Like some kind of procrustean monster-deity communicating to us in human language for the first time, Aase Berg in her poetry conveys an alien profundity and, in poems like “In Reactor,” an almost geologic expanse to her vision of time and space. In prose-poems like “The Animal Gap” and “Ampules from the Lust Garden of Suffering,” she more or less attempts to find a new way to think about the world and our place in it — wrenching language out of its preordained tracks. It’s no surprise to discover Berg became involved with poetry through the surrealists, and in a darkly glittering way her work attempts to find that moment of “convulsive beauty in the service of liberty.” I find her work deeply emotional, even when it leaves the human, as we know the human, far behind. I am also reminded of equivalents in tone in other media, like Scott Walker’s album “Tilt.” Along with the work of Joy Williams, Clarice Lispector, Eka Kurniawan, and Amelia Gray, discovering Aase Berg this year has been a revelation, one that has forever changed me. “Bebirded, abandoning/pull your deep claw out of me.”
Bonita Avenue by Peter Buwalda, translated by Jonathan Reeder (Hogarth)
When I finished Bonita Avenue, this Dutch author’s English-language debut, I knew it was definitely a very good and structurally interesting book. But over the next nine months the novel has only grown more powerful in my imagination, and certain scenes have gotten stuck in my head and I can’t get them out. For example, I will never be able to view either broken glass or smoke rising through snow in the same way again. Buwalda skillfully charts the course of a dysfunctional family with many secrets and, in the formidable Professor Siem Sigerius, a stubborn patriarch whose past may destroy his family. The characters are complex, often amoral, and masterfully observed by the author. The drama and pathos are offset in a lovely way by dark humor and absurdity. Buwalda handles the revelations of mysteries in both the present and past with remarkable assurance. The novel’s climax is chilling, unforeseen, and in some ways, profound.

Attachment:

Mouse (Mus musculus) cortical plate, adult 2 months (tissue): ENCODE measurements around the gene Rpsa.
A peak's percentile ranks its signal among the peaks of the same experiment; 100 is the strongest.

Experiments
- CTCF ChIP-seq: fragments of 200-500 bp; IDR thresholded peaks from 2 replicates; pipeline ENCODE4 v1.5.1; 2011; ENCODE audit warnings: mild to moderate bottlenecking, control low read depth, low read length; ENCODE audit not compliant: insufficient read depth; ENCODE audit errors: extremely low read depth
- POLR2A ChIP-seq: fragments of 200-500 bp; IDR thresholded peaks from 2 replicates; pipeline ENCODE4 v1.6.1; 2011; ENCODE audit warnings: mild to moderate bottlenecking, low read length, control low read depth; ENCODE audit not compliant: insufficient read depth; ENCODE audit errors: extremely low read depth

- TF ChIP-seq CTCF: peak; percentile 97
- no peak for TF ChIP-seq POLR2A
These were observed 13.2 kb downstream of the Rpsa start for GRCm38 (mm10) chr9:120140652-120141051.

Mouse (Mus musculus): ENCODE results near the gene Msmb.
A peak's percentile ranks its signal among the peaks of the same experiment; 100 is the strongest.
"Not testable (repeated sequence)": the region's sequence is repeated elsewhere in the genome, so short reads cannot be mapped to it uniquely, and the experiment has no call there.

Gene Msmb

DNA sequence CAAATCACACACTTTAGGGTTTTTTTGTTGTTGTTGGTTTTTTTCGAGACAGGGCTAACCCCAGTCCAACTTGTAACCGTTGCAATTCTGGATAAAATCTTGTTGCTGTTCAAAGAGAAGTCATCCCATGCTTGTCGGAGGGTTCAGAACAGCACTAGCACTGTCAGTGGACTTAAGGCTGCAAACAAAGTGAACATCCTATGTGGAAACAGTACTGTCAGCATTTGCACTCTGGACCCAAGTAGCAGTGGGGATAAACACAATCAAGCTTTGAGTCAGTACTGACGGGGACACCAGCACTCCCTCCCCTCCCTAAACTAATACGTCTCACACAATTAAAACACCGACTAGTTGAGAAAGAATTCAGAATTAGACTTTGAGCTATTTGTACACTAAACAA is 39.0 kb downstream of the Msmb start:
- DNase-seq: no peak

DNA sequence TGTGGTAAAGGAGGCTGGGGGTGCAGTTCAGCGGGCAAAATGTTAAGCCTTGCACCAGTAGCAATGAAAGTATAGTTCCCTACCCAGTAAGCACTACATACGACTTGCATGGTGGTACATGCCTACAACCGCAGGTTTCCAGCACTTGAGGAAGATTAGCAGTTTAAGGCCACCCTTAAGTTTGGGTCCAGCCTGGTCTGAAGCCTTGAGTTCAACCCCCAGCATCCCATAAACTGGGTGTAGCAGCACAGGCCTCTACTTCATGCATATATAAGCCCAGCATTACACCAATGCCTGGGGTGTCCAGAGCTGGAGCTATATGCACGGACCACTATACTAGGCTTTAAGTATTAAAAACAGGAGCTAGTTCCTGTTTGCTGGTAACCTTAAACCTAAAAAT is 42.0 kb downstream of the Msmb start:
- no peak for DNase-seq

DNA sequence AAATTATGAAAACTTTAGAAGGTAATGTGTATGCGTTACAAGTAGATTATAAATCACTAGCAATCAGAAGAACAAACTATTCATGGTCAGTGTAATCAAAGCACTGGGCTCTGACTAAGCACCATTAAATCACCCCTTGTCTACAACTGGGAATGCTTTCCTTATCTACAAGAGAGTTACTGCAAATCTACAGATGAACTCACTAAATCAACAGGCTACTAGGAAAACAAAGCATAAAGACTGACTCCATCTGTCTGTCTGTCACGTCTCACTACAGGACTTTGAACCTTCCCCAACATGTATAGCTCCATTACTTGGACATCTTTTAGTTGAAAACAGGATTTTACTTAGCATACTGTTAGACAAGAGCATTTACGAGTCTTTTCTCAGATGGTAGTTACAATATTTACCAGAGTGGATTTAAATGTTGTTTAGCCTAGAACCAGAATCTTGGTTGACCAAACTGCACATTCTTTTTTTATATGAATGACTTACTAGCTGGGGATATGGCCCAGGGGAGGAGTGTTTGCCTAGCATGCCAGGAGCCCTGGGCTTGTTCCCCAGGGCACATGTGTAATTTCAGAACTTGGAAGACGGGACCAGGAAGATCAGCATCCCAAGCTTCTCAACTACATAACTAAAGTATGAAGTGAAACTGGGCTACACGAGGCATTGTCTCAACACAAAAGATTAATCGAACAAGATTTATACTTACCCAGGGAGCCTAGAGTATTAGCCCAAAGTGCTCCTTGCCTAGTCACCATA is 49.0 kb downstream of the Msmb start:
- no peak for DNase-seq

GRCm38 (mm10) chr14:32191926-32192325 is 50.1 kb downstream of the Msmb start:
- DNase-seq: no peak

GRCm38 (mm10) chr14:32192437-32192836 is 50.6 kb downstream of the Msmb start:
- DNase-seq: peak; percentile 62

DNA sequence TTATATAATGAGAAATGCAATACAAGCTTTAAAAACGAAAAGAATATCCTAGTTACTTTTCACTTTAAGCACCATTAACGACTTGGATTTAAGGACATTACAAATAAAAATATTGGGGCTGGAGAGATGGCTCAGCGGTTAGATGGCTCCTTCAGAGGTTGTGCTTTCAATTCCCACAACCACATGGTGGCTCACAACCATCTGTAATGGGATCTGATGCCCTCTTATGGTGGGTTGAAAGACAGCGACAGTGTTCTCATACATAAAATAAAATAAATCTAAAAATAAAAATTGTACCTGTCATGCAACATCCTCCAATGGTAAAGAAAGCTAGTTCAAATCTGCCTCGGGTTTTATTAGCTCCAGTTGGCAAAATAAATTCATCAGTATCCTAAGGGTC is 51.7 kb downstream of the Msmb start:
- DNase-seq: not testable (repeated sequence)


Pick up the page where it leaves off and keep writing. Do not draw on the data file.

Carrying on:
Broken Monsters by Lauren Beukes (Hachette)
Out in trade paperback this year, Broken Monsters is a tour de force of disparate voices, in the way that Beukes conjures up such a wide range of characters and makes them real, immediate, and believable. Set in Detroit, the novel trades off of a deceptively familiar serial killer set-up to reach deeper and wider territory. Not only is the antagonist unique and well-rendered, but the crimes have an odd, spooky (if terrible) integrity that compares favorably to the best moments on the television show Hannibal. But Beukes isn’t interested in spectacle, although she does spectacle well. The novel also comments in interesting ways on the nature of art and the nature of our fragmented reality. And while the speculative and horrific elements are masterful, it’s the conjuring up of, for example, the complex voices of teenagers that makes Broken Monsters truly unique.
The Xenotext: Book 1 by Christian Bök (Coach House Books)